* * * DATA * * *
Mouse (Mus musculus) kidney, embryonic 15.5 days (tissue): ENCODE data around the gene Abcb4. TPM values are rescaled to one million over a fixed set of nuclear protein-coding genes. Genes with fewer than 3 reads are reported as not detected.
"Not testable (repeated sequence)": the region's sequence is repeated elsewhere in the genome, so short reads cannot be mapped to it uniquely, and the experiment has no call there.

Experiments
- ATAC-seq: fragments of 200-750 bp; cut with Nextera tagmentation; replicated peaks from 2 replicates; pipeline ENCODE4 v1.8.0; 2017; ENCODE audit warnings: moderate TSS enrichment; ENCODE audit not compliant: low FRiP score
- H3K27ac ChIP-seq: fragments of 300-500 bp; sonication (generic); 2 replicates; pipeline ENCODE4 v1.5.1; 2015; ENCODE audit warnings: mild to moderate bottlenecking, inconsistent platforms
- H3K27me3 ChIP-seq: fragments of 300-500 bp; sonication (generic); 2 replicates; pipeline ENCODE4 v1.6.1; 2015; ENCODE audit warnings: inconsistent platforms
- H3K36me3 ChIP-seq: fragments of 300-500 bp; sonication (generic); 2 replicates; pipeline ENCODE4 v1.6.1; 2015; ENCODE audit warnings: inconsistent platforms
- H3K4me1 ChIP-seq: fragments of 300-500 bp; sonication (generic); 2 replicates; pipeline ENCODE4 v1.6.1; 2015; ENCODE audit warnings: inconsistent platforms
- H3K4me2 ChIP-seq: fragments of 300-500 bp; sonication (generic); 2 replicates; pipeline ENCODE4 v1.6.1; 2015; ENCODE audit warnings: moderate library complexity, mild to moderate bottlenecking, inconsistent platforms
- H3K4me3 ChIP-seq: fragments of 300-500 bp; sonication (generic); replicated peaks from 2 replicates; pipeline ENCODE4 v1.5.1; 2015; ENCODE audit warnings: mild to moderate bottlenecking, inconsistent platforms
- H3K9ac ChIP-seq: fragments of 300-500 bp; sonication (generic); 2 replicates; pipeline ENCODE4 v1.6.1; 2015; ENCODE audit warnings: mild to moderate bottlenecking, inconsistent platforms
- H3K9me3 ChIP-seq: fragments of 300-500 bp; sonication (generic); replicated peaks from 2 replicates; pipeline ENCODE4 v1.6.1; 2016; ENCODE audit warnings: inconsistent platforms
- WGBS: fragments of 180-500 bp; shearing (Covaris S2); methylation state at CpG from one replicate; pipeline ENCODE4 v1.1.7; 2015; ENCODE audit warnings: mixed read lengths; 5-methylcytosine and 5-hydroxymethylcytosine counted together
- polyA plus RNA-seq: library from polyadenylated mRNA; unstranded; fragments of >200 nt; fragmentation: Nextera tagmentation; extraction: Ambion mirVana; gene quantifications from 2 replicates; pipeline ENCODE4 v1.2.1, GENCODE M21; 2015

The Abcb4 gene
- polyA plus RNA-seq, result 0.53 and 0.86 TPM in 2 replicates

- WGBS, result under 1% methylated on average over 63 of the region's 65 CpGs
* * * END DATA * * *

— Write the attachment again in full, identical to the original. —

Mouse (Mus musculus) kidney, embryonic 15.5 days (tissue): ENCODE data around the gene Abcb4. TPM values are rescaled to one million over a fixed set of nuclear protein-coding genes. Genes with fewer than 3 reads are reported as not detected.
"Not testable (repeated sequence)": the region's sequence is repeated elsewhere in the genome, so short reads cannot be mapped to it uniquely, and the experiment has no call there.

Experiments
- ATAC-seq: fragments of 200-750 bp; cut with Nextera tagmentation; replicated peaks from 2 replicates; pipeline ENCODE4 v1.8.0; 2017; ENCODE audit warnings: moderate TSS enrichment; ENCODE audit not compliant: low FRiP score
- H3K27ac ChIP-seq: fragments of 300-500 bp; sonication (generic); 2 replicates; pipeline ENCODE4 v1.5.1; 2015; ENCODE audit warnings: mild to moderate bottlenecking, inconsistent platforms
- H3K27me3 ChIP-seq: fragments of 300-500 bp; sonication (generic); 2 replicates; pipeline ENCODE4 v1.6.1; 2015; ENCODE audit warnings: inconsistent platforms
- H3K36me3 ChIP-seq: fragments of 300-500 bp; sonication (generic); 2 replicates; pipeline ENCODE4 v1.6.1; 2015; ENCODE audit warnings: inconsistent platforms
- H3K4me1 ChIP-seq: fragments of 300-500 bp; sonication (generic); 2 replicates; pipeline ENCODE4 v1.6.1; 2015; ENCODE audit warnings: inconsistent platforms
- H3K4me2 ChIP-seq: fragments of 300-500 bp; sonication (generic); 2 replicates; pipeline ENCODE4 v1.6.1; 2015; ENCODE audit warnings: moderate library complexity, mild to moderate bottlenecking, inconsistent platforms
- H3K4me3 ChIP-seq: fragments of 300-500 bp; sonication (generic); replicated peaks from 2 replicates; pipeline ENCODE4 v1.5.1; 2015; ENCODE audit warnings: mild to moderate bottlenecking, inconsistent platforms
- H3K9ac ChIP-seq: fragments of 300-500 bp; sonication (generic); 2 replicates; pipeline ENCODE4 v1.6.1; 2015; ENCODE audit warnings: mild to moderate bottlenecking, inconsistent platforms
- H3K9me3 ChIP-seq: fragments of 300-500 bp; sonication (generic); replicated peaks from 2 replicates; pipeline ENCODE4 v1.6.1; 2016; ENCODE audit warnings: inconsistent platforms
- WGBS: fragments of 180-500 bp; shearing (Covaris S2); methylation state at CpG from one replicate; pipeline ENCODE4 v1.1.7; 2015; ENCODE audit warnings: mixed read lengths; 5-methylcytosine and 5-hydroxymethylcytosine counted together
- polyA plus RNA-seq: library from polyadenylated mRNA; unstranded; fragments of >200 nt; fragmentation: Nextera tagmentation; extraction: Ambion mirVana; gene quantifications from 2 replicates; pipeline ENCODE4 v1.2.1, GENCODE M21; 2015

The Abcb4 gene
- polyA plus RNA-seq, result 0.53 and 0.86 TPM in 2 replicates

- WGBS, result under 1% methylated on average over 63 of the region's 65 CpGs